In our lives most of us travel the same path every day, experiencing the same people, same places, same sights, sounds, and smells. If we are lucky, there is comfort and support in the delightful familiarity of these things.For children, these foundational blocks are especially important. The predictability of routine creates a safe haven in which developing young minds can learn and experiment.

But in following the same path, day in and day out, we exercise only those parts of our minds and bodies these familiarities support. These parts of us become highly polished and shiny, hardened and strong with use. The path becomes so clear and easy to follow we do not even notice the other paths veering left or right, gently growing over with the weeds of neglect. Our assumptions about the world around us are supported by the institutions and relationships that give them birth, and we cannot see past them. Even should we want to, the single-minded focus on the track of daily living can simply be too strong to realize that there is anything on the other side.


Do you remember your first field trip? Can you recall the anticipation and excitement of breaking the bonds of daily routine and experiencing something new?  When done well, the humble field trip is much more than the sum of its parts. It is so much more than sandwich baggies filled with cheques and permission slips, so much more than school bus etiquette and name tags, so much more than just a day away from school.

To be clear, a field trip can be anything that spirits you away from routine. It needn’t be limited to schoolchildren, although it is particularly beneficial for young people to see the amazing diversity of place, thought, and experience that this beautiful life can provide. To build trust that the world outside their regular routine can be a fun, interesting, and safe place to spend time. It needn’t be expensive either; a field trip can be as simple as literally choosing to walk a different path, to take a different route to school or work, and to notice the new people, plants, birds, and buildings you encounter.

New experiences help the brain live in the moment, quieting the chatter of the wandering mind and making room for joy. Recent psychological studies show that experiential purchases bring more happiness than material purchases. In fact, a 2014 study published in the journal Psychological Science found that even the anticipation of an experience brings joy, much more so than anticipating the acquisition of a new possession.  When you do decide to spend a few dollars, planning a field trip to your local museum, park, art gallery, aquarium, or conservation area may be one of the best ways to wring every last drop of joy out of that money.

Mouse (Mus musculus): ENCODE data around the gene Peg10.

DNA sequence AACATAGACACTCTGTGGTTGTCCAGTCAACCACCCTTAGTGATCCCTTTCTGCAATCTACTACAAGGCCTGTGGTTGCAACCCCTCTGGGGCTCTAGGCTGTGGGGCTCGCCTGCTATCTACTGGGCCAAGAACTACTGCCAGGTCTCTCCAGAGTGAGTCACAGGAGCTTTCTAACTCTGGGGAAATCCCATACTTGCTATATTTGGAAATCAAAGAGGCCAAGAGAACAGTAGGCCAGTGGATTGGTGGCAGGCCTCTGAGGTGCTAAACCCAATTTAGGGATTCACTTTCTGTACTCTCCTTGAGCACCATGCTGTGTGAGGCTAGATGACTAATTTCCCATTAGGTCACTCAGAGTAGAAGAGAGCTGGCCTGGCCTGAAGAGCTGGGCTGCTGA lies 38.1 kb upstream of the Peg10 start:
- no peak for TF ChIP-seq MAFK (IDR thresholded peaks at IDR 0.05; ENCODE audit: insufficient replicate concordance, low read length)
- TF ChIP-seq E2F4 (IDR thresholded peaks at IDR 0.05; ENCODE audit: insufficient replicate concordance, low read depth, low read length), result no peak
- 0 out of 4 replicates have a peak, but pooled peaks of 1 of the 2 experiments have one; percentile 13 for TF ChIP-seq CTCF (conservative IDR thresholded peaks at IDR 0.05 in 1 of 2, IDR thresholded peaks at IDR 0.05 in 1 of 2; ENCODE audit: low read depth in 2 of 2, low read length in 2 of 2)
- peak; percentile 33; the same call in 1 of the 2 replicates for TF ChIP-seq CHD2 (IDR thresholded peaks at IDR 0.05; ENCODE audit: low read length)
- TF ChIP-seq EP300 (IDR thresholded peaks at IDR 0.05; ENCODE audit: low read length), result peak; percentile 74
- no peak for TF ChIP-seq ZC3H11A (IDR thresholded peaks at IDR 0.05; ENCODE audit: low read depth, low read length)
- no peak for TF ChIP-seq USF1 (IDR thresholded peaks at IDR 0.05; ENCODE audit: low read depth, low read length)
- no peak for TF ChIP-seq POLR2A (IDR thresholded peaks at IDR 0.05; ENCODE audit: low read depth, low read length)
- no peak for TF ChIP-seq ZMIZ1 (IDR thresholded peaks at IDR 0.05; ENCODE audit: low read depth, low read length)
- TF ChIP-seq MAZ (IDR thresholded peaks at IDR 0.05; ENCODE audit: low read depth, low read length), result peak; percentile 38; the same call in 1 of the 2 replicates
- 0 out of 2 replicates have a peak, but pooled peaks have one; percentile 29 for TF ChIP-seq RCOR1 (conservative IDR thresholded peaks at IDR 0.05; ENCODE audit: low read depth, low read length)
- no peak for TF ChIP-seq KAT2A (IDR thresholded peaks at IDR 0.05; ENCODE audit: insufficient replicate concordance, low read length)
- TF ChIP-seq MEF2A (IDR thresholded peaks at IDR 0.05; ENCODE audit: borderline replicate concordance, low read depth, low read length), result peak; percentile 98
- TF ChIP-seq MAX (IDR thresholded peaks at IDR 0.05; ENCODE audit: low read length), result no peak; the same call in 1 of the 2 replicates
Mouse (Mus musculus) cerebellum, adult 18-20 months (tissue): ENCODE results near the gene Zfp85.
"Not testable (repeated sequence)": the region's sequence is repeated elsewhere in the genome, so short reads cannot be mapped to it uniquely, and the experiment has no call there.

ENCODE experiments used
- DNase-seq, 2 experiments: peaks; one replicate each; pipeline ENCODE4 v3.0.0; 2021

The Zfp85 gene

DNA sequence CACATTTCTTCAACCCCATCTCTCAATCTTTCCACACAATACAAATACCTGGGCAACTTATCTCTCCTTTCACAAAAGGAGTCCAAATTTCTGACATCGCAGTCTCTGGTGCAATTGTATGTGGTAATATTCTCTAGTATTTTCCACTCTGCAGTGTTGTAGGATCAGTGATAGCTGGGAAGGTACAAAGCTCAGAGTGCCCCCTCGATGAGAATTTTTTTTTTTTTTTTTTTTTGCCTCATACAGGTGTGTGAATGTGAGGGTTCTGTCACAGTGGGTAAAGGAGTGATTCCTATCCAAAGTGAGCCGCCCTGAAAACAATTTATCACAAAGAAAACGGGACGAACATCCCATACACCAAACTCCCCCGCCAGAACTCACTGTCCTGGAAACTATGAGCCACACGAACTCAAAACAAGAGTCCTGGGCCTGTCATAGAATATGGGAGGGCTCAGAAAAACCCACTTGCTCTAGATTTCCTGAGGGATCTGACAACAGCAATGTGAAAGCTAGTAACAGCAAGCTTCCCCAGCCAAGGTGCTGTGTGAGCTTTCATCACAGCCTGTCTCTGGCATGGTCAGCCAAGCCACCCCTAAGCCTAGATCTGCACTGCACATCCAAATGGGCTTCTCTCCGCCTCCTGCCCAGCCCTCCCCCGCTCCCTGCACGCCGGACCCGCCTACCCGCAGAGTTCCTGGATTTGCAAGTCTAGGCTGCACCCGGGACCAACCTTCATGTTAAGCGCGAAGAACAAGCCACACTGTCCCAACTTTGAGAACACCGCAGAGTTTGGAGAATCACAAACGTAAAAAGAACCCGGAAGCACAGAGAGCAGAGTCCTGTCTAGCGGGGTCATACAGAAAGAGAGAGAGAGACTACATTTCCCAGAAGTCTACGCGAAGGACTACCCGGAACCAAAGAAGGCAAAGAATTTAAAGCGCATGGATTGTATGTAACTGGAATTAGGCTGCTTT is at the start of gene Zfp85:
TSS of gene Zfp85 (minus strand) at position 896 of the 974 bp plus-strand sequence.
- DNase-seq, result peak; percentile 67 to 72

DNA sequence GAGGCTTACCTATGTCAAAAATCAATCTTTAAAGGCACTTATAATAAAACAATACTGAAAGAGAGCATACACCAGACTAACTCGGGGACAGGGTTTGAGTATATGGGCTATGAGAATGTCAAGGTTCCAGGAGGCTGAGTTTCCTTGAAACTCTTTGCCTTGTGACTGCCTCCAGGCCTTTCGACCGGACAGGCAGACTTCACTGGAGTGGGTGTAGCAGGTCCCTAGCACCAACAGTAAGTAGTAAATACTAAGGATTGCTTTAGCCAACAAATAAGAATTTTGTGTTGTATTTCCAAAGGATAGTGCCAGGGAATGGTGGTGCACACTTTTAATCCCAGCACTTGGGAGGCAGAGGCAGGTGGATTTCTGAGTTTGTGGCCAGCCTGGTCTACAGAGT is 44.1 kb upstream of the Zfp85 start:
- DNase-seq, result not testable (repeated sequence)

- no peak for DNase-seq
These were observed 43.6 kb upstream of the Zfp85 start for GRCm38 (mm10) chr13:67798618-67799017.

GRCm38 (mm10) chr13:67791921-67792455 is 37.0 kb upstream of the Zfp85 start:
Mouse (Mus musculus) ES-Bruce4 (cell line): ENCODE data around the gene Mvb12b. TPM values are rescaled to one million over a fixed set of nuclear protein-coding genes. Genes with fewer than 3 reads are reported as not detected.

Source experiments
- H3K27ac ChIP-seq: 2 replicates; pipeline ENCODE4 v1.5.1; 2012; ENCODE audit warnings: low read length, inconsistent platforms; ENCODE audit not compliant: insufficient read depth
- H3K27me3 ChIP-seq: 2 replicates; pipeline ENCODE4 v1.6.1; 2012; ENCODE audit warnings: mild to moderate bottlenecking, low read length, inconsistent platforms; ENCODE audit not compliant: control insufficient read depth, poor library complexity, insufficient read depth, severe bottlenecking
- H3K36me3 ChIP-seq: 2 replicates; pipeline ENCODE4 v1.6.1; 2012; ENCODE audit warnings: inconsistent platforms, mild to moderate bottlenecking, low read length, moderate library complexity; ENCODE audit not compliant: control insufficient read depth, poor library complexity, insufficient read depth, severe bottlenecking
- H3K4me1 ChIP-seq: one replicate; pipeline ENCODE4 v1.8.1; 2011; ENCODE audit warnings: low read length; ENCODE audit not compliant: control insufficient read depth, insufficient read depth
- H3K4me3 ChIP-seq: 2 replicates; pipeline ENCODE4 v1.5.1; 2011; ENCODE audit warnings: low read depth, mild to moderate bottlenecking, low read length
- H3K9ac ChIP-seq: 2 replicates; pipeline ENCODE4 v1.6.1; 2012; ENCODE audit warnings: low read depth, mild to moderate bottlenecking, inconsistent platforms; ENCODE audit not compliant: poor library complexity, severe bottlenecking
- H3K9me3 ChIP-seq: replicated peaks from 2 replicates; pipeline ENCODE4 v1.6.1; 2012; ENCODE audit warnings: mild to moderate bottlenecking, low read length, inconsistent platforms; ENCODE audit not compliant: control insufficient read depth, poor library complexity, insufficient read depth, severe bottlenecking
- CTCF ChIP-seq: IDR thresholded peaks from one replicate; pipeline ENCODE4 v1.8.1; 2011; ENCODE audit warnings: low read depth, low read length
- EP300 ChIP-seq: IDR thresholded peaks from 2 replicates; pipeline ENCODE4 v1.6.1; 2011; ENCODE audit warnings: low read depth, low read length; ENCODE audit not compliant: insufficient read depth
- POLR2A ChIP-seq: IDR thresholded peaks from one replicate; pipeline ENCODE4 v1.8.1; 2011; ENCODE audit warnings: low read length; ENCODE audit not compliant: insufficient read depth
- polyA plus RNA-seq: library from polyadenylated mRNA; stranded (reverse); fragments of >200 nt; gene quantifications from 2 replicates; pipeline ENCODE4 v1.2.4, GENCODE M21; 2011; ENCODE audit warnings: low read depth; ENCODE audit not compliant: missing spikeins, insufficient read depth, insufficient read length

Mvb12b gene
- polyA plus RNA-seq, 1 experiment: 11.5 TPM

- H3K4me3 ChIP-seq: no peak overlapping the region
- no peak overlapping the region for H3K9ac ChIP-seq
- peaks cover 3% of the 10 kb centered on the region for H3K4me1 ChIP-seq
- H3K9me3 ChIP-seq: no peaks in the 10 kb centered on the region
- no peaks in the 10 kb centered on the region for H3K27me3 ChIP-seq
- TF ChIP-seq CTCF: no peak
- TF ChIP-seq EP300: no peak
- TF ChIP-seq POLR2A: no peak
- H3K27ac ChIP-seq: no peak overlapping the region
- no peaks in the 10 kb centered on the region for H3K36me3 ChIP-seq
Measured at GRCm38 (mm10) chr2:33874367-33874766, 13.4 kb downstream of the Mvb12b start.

Perhaps the very best thing about the humble field trip is that it is the little sibling of travel; and travel, big or small, is the place where a broader worldview begins. In the words of Mark Twain

Travel is fatal to prejudice, bigotry, and narrow-mindedness, and many of our people need it sorely on these accounts. Broad, wholesome, charitable views of men and things cannot be acquired by vegetating in one little corner of the earth all one’s lifetime.”

So, when was the last time you treated yourself to a not-so-humble field trip? When was the last time the children in your life had the chance to experience a new place, either through school or with you? When was the last time you planted the seeds of curiosity and felt the delightful exhilaration of novelty?

Because you have to plant the seeds before you can reap the benefits. Tolerance, environmental appreciation, and the self-confidence born of being comfortable wherever you find yourself in the world all start with a field trip; with getting off the path you tread every day, once in awhile. So get your boots on and get going, we already have our backpacks on and are heading out the door. As our students at Crawford Lake and Mountsberg Conservation Areas often tell us “It’s going to be the best day, ever!”

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Last modified: July 14, 2016

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